Some collaborations already have paid off. In Toledo, Ohio, ProMedica’s screenings and interventions for food insecurity were associated with a 3 percent drop in emergency visits, a 53 percent drop in hospital readmissions and a 4 percent increase in primary care visits.5 In San Antonio, Humana’s Bold Goals program using community partnerships was associated with a 9 percent decrease in “unhealthy days,” the program’s measure of physical and mental health.6

In Memphis, biotechnology company Genentech’s initiatives to address racial disparities in breast cancer outcomes resulted in 80 percent of targeted women taking steps to manage their breast health, such as getting screened or visiting a resource directory.7 Early-stage breast cancer treatment has been found to increase the five-year survival rate by over 70 percentage points—and shave $100,000 off the lifetime cost.8


Expect more attention at the federal and state levels

The Centers for Medicare and Medicaid Services (CMS) granted $157 million this year to 32 healthcare organizations in its two-track Accountable Health Communities Model. The five-year demonstration will test innovative payment and delivery models such as becoming a hub to align community organizations or helping patients connect with such organizations.[9] States are pushing value-based reimbursement models for Medicaid amid probable funding changes in 2018 and may look to Section 1115 Medicaid demonstration waivers under the Affordable Care Act (ACA) that let them test models such as pay for performance or accountable care.[10] Providers should brace for more risk sharing for this population, which is disproportionately affected by social disadvantages.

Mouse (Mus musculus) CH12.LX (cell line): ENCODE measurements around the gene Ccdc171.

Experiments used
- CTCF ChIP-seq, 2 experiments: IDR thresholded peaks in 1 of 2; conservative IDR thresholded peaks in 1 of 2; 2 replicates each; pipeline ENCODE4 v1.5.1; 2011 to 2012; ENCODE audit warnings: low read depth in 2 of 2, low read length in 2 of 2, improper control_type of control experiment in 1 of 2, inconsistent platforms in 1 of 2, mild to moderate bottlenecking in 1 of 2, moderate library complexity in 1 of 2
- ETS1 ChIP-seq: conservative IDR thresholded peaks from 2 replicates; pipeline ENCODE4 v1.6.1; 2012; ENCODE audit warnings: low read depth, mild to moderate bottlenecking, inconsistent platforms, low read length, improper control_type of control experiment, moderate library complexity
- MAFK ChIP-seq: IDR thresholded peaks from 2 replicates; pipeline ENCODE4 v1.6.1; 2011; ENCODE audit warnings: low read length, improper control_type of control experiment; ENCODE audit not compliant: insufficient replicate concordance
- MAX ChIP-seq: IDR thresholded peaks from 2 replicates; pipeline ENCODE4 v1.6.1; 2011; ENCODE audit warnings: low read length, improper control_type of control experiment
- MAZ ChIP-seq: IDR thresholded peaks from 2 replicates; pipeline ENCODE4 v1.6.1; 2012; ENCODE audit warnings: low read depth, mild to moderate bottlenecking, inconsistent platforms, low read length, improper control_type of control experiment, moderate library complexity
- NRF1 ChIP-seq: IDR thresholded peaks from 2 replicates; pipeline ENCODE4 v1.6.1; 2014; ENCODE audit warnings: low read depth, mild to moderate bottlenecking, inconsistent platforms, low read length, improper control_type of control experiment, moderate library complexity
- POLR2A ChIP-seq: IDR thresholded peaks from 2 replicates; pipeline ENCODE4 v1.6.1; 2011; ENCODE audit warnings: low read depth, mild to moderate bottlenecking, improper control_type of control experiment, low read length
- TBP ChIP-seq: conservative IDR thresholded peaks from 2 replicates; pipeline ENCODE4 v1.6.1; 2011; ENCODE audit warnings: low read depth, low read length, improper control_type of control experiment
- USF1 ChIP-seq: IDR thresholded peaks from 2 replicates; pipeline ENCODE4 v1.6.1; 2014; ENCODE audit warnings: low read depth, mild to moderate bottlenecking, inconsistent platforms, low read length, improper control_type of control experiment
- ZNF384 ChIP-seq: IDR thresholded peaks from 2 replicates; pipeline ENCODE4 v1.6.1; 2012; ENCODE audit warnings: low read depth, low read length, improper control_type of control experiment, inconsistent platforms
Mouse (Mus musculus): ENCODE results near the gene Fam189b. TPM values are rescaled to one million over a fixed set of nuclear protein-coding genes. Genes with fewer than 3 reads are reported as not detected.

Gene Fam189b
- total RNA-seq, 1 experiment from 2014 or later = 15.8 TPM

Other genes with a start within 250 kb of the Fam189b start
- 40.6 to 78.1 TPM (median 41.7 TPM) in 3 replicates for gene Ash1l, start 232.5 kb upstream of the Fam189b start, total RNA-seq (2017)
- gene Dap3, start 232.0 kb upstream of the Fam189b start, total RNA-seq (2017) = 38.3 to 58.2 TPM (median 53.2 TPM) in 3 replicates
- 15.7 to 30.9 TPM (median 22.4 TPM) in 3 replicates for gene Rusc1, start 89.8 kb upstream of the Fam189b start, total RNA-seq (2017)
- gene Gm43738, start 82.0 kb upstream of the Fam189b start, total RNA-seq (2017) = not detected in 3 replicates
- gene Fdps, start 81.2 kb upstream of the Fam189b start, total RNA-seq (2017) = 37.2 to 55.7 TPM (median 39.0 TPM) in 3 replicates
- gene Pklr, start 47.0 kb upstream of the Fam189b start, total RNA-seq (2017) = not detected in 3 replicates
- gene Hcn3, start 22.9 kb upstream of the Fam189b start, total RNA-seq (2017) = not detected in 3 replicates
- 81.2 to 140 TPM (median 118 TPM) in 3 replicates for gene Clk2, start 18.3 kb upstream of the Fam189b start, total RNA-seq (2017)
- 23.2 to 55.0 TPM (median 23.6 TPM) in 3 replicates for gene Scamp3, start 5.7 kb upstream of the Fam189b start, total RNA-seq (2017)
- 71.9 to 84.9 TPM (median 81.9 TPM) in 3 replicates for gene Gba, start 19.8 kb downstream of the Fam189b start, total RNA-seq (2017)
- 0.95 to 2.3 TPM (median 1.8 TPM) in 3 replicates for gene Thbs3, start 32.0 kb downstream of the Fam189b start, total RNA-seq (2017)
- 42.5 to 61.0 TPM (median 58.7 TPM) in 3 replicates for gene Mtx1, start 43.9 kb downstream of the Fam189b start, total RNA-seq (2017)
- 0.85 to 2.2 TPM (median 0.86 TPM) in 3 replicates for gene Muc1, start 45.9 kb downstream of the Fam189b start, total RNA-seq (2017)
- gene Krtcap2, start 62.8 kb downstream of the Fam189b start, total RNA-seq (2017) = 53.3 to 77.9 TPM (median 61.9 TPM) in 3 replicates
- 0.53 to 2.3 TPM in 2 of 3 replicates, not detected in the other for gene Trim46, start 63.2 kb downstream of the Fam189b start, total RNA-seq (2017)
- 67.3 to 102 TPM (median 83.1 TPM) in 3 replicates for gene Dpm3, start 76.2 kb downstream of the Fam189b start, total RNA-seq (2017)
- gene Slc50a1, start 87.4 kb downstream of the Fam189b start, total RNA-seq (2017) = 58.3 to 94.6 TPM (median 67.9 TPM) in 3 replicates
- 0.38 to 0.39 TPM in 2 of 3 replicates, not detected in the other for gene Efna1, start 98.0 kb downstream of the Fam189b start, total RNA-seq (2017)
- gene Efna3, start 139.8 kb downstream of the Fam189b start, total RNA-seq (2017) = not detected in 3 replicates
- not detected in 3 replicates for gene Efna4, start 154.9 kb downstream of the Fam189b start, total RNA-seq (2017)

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Focus on sustainability

Taking social responsibility has helped some organizations engage, maintain and recruit employees. Eighty-four percent of providers said that workforce development and management is important to their success in the next five years. “The millennial generation wants to help people and feel like they’re making a difference,” said Catherine Hamilton, vice president of consumer services and planning at Blue Cross Blue Shield of Vermont. Conversely, organizations that fail to improve their communities may damage their reputations and bring their not for-profit status into question. 

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You can’t fix what you don’t know